GOOG Earnings: Google Delivers Massive $10.58 Billion Quarter, Disappoints Investors On Net Revenue, CPCs

Google reported record revenues of $10.58 billion for Q4 2011 and roughly $38 billion for FY 2011. Quarterly revenues were 25 percent higher than Q4 2010 revenues. Expectations for Google were extremely high, however, and net revenue disappointed Wall Street consensus estimates. The stock is down in after-hours trading. Google’s own sites were responsible for […]

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Google reported record revenues of $10.58 billion for Q4 2011 and roughly $38 billion for FY 2011. Quarterly revenues were 25 percent higher than Q4 2010 revenues. Expectations for Google were extremely high, however, and net revenue disappointed Wall Street consensus estimates. The stock is down in after-hours trading.

Google’s own sites were responsible for $7.29 billion (69 percent of revenues). Google’s extended network generated $2.88 billion or 27 percent of overall Q4 revenue.

Net income was $2.71 billion vs. $2.54 billion in Q4 2010.

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Revenues from outside the US were $5.6 billion or 53 percent of the total. That’s down very slightly from Q3 2011 and up a point vs. Q4 2010. UK revenues were $1.06 billion (10 percent of total revenues).

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Paid Clicks increased approximately 34 percent vs. a year ago.

CPCs were down 8 percent vs. last year but up by the same amount over Q3 2011. (Investors were very upset/concerned about this decline.)

Traffic acquisition costs ticked up slightly from Q3 but were basically flat vs. 2010, and represented 24 percent of total revenue.

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Cash on hand was $44.6 billion.

Google employees on a global basis: 32,467 full-time employees as of the end of the year.

The highlight of the press release is the following statement attributed to CEO Larry Page: “Google+, [ ] now has 90 million users globally – well over double what I announced just three months ago.”

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Earnings call update:

Here are some data and milestones shared by Google CEO Larry Page:

  • Google+: 90 million users; over 60 percent engage daily and over 80 percent engage weekly.
  • 700K Android handsets actived daily (we’ve already heard these numbers)
  • 250 million Android devices in total (new)
  • GMail: now has more than 350 million active users
  • Display advertising: now has a $5B annualized “run rate.”
  • Google tops Fortune’s “best places to work” list

Page discussed the shuttering of under-performing products (e.g., Google Buzz) and the “doubling down” on successful products or those with momentum.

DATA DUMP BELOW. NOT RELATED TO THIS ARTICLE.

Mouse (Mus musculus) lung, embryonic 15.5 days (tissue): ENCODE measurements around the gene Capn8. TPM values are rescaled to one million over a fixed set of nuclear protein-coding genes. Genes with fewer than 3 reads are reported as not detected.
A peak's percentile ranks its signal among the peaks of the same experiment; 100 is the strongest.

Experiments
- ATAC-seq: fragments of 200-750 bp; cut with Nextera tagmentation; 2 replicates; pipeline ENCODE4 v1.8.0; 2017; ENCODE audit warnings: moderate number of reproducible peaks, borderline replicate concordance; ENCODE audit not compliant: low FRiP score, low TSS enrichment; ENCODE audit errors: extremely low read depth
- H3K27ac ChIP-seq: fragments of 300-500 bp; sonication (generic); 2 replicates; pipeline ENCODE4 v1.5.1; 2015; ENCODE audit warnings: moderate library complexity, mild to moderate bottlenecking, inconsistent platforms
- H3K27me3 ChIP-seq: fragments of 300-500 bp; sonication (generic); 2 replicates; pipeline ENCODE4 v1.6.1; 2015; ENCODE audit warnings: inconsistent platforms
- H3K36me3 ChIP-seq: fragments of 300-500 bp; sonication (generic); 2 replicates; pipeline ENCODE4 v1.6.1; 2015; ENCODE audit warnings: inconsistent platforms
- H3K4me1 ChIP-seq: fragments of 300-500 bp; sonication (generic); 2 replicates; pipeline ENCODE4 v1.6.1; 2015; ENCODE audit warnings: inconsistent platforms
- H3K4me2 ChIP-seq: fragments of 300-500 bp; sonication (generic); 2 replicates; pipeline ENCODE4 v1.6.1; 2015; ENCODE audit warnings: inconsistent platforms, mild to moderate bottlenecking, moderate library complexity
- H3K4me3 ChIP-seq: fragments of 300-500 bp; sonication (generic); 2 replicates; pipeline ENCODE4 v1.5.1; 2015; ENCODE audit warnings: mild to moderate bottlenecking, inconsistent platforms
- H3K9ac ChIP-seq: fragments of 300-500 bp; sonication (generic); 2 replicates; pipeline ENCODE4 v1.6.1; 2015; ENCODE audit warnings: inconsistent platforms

Google CFO Patrick Pinchette went over the numbers above in a more “technical” way.

Nikesh Arora Senior Vice-President and Chief Business Officer touted the offline sales benefits of online and specifically search advertising. He cited studies that demonstrated impressive ROI in offline sales (I missed the specific numbers he shared).

Arora also mentioned in passing several examples of mobile advertising success stories but didn’t share any specific revenue figures.

He said that there are now more than 1 million Google+ Pages (enterprises).

Susan Wojcicki, Google’s SVP of Ads, began by promoting the benefits of “Search Plus Your World.” She then went on at length about ads quality and the relationship between paid clicks and CPC pricing.

She also spoke about new ad formats and ad unit types, including dynamic search ads that insert product inventory data.

AdWords Express: customer sign-ups have “tripled in the past 6 months.”

Google Offers: live in 30 cities, with national offers and offers from partners.

And now the financial analyst Q&A:

  • Question about mobile usage. Arora said that usage has grown “by leaps and bounds” but no specific data was exposed.
  • Display run rate includes what? $5 billion display run rate includes both PC and mobile (no text ads).
  • Android monetization beyond search? Page answered “We see a lot of potential to make money on Android” but didn’t go into details.

Several questions came back to declining CPC rates and sought to understand what may have caused it. Several analysts speculated aloud that migration to mobile and lower mobile CPCs may be responsible. Google acknowledged this may have been a factor but didn’t confirm this broader thesis.

Google pointed to an increase in paid clicks as a very positive indication, in contrast to the decline in CPC rates.

Question on Google+ and vision about how it will improve “engagement” across properties; and will FB and Twitter open up eventually? Larry Page offered positive statements and generalities about growth and engagement.

Question about Google Wallet: Susan W. said, “We’re continuing to invest in our Wallet business; we are very excited about Wallet.”



Question about Motorola acquisition: Larry Page said that nothing will change about Google’s Android strategy and that it will keep the company at arms length in terms of the overall Android ecosystem. Google said it won’t show favoritism toward Motorola.


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About the author

Greg Sterling
Contributor
Greg Sterling is a Contributing Editor to Search Engine Land, a member of the programming team for SMX events and the VP, Market Insights at Uberall.

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